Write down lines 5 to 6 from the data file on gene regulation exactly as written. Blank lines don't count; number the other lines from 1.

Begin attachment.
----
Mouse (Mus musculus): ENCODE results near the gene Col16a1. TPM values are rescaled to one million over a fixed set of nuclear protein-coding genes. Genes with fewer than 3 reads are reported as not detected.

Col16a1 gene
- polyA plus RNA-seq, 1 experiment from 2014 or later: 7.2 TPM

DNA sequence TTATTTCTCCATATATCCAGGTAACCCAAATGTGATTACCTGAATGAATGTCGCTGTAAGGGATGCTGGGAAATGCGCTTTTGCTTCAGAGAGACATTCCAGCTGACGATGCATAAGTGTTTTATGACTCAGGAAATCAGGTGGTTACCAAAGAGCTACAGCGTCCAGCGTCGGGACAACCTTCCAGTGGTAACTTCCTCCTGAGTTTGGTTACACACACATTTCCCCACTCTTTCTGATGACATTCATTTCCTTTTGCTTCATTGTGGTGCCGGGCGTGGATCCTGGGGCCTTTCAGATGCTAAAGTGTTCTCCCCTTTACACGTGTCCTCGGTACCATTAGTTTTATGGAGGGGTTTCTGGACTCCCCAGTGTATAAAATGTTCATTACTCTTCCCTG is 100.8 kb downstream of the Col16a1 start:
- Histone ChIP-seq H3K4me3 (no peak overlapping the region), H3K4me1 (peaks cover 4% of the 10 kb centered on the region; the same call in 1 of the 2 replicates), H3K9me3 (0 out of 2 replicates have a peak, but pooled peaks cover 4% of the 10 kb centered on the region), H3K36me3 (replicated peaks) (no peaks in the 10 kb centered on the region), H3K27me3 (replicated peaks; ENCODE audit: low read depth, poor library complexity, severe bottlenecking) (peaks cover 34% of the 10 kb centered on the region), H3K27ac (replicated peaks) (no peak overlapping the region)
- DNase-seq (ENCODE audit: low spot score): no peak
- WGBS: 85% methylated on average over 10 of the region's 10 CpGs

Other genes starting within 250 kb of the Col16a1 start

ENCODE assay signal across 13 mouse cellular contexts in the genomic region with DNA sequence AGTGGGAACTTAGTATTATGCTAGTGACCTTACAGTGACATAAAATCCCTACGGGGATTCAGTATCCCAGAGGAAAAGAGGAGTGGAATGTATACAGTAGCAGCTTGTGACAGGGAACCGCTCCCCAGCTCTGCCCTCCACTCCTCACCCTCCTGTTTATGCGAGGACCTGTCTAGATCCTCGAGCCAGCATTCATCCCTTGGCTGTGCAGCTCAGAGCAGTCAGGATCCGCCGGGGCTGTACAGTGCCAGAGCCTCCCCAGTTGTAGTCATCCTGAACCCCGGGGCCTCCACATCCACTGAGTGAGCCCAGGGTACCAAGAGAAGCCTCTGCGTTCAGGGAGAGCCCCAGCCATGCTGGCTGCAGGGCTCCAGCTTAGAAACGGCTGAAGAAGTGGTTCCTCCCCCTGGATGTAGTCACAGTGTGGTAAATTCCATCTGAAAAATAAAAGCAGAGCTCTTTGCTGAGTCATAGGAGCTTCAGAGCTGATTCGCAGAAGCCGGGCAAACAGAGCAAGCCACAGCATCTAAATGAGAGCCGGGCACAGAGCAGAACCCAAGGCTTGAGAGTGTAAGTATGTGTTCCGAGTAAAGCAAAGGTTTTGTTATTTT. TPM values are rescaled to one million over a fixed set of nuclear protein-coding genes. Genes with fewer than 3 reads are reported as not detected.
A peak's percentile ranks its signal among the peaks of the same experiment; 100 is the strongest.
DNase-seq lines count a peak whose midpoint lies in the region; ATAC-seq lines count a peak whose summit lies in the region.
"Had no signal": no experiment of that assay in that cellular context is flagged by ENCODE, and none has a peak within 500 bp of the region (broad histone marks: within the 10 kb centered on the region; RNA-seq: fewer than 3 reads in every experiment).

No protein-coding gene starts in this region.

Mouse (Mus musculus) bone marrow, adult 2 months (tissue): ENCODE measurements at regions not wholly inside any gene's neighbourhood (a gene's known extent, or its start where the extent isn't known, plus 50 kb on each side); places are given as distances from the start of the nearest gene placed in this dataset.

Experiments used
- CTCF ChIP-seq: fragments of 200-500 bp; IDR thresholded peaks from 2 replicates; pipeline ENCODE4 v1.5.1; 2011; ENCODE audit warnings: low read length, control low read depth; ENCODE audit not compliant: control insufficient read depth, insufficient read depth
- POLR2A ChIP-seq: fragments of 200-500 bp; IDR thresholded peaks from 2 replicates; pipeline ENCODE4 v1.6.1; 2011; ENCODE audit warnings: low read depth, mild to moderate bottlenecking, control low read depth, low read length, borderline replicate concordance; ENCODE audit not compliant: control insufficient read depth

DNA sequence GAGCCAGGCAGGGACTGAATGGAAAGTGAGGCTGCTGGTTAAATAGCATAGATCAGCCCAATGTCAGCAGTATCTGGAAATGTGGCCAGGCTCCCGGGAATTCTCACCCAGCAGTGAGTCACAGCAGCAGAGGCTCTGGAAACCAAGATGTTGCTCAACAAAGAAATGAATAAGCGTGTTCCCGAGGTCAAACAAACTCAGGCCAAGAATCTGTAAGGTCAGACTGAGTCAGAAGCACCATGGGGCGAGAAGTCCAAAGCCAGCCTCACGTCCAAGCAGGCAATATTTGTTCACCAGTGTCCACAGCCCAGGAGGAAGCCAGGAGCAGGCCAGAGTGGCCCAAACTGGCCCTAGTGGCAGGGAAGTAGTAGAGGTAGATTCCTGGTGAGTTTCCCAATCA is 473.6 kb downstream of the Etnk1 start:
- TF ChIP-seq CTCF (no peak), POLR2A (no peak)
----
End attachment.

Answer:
- Histone ChIP-seq H3K4me3 (no peak overlapping the region), H3K4me1 (peaks cover 4% of the 10 kb centered on the region; the same call in 1 of the 2 replicates), H3K9me3 (0 out of 2 replicates have a peak, but pooled peaks cover 4% of the 10 kb centered on the region), H3K36me3 (replicated peaks) (no peaks in the 10 kb centered on the region), H3K27me3 (replicated peaks; ENCODE audit: low read depth, poor library complexity, severe bottlenecking) (peaks cover 34% of the 10 kb centered on the region), H3K27ac (replicated peaks) (no peak overlapping the region)
- DNase-seq (ENCODE audit: low spot score): no peak